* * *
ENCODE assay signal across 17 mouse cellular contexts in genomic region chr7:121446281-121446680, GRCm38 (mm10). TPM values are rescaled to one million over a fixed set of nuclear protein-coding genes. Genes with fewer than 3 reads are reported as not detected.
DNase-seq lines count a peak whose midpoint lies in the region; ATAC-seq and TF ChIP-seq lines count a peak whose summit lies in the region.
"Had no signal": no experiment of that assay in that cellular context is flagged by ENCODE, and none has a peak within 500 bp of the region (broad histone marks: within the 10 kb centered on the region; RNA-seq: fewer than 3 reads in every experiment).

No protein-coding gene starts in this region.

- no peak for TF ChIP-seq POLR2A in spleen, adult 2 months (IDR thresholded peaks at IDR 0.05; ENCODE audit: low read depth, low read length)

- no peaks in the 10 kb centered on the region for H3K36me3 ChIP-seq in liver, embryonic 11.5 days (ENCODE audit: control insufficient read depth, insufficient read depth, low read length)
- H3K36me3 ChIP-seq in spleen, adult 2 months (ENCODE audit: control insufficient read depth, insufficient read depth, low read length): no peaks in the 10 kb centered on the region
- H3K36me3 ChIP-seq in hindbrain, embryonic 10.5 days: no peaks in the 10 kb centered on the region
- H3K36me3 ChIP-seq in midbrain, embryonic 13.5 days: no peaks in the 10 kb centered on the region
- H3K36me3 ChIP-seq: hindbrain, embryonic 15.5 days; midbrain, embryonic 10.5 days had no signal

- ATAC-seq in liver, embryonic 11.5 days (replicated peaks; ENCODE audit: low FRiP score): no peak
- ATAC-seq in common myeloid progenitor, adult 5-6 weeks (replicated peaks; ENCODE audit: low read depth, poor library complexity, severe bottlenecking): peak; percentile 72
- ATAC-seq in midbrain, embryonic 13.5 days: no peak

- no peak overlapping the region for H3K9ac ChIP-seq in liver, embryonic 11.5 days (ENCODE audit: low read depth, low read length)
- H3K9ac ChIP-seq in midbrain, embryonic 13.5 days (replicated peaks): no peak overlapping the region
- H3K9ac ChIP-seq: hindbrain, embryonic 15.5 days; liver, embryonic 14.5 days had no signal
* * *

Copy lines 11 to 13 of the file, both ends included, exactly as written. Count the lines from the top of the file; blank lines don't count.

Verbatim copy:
- ATAC-seq in liver, embryonic 11.5 days (replicated peaks; ENCODE audit: low FRiP score): no peak
- ATAC-seq in common myeloid progenitor, adult 5-6 weeks (replicated peaks; ENCODE audit: low read depth, poor library complexity, severe bottlenecking): peak; percentile 72
- ATAC-seq in midbrain, embryonic 13.5 days: no peak